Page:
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Piers Lane Goes to Town
See end of review for full track list
Piers Lane (piano)
rec. 6-8 June 2012, Potton Hall, Suffolk, England
HYPERION CDA 67967 [76:09]

Piers Lane gives the impression, here, of finally getting to record all the stuff he’s secretly wanted to do but never had the chance. This is technically a collection of encores, but it’s also a series of treats of very different kinds. There’s a stark toccata by his father Alan, Bach’s beloved ‘Jesu, joy of man’s desiring’, a splash of jazz and rumba, a Beethoven parody, and the pianist’s own booklet essay explaining why he loves it all.
 
The closest ancestor would be something like Stephen Hough’s Piano Album. Although some works are serious, some are dark, and some are very silly, they hang together by dint of the pianist’s personality.
 
From the silly end comes Dudley Moore’s mockery of Beethoven, complete with about a zillion fake endings that Lane really sells hard. There’s also “Dizzy Fingers” by Zez Confrey, author of other jazz age tunes like “Kitten on the Keys”. Antony Hopkins, who is not the actor, contributes an entertaining series of variations on a famous theme. If the variations aren’t very interesting, musically, they’re at least fun parodies of composers like Mozart, Chopin and Brahms. I won’t tell you the theme. If you can’t figure it out there’s no helping you.
 
Another marvel is Mark Saya’s “Barcarolles”, which combines the barcarolles of Chopin and Offenbach. If you like this inspired mash-up, check out Marc-André Hamelin’s combination of three Chopin études into one piece. The CD’s title comes from “Bach goes to town”, a prelude and fugue in swing style by Alec Templeton. There’s something about swing pianists who were born blind. Besides Templeton, I wonder if Piers Lane is a fan of Art Tatum …
 
There are moments of slightly less levity, which helps lend variety to the recital. Alan Lane’s son is a persuasive advocate of his rather stoic, chromatic Toccata, but also of Dame Myra Hess’s gorgeous rendering of the famed J.S. Bach tune. Rachmaninov and Poulenc show up, balancing out a John Ireland work (“Ballerina”) I found rather dusty and disappointing. Sigfrid Karg-Elert’s “Arabesque” is a perfumed love-letter straight from the end of the romantic era. It all ends with a stirring rendition of Percy Grainger’s rendering of “Danny Boy”, preferable to Hamelin’s on the same record label, for having just that much more depth of feeling.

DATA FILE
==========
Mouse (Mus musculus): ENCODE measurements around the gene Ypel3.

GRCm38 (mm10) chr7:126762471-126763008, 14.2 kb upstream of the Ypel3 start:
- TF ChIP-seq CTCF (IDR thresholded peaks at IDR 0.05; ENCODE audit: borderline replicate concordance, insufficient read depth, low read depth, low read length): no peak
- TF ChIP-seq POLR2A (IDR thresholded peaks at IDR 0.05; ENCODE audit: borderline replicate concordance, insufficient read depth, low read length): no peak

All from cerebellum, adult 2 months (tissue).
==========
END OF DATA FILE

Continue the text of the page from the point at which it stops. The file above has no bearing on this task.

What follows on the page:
Confirming the very personal feel of this disc, Piers Lane writes his own notes on the music. Like the disc itself, the notes are amiable, approachable, witty and a pleasure to loaf around with. The sound quality is up to Hyperion’s standards. As long as you don’t expect much profundity, you’ll have a lot of fun with this.
 
Brian Reinhart

Track listing
Katharine PARKER (1886-1971) Down Longford Way [2:34]
Alan LANE (1932-2002) Toccata, from Suite [4:31]
Anthony DOHENY (b.1938) Toccata for Piers Lane [1:53]
John IRELAND (1879-1962) Ballerina [4:39]
Johann Sebastian BACH (1685-1750) arr. Dame Myra HESS (1890-1965) Jesu, joy of man’s desiring [4:03]
Billy MAYERL (1902-1959) Marigold [2:58]
Léo DELIBES (1836-1891) arr. Erno DOHNÁNYI (1877-1960) Naila Waltz [7:29]
Sergei RACHMANINOV (1873-1943) Daisies, Op 38 No 3 [2:32]
Zez CONFREY (1895-1971) Dizzy Fingers [1:57]
Mark SAYA (b.1954) Barcarolles, operatic paraphrase after Offenbach and Chopin [5:42]
Manning SHERWIN (1902-1974) arr. Regis DANILLON (b.1949) A nightingale sang in Berkeley Square [3:33]
Francis POULENC (1899-1963) Nocturne No 4 in C minor [1:36]
Alec TEMPLETON (1910-1963) Bach goes to town [3:05]
Arthur BENJAMIN (1893-1960) Jamaican Rumba [1:01]
Robert KEANE (b.1948) The Tiger Tango, from Save the Animals Suite [3:20]
Antony HOPKINS (1921) Variations on a well-known theme [14:13]
Sigfrid KARG-ELERT (1877-1933) Arabesque No 1 in G flat, Op 5 [2:57]
Dudley MOORE (1935-2002) Beethoven Parody, “And the same to you” [4:28]
Percy GRAINGER (1882-1961) Irish tune from County Derry [3:38]



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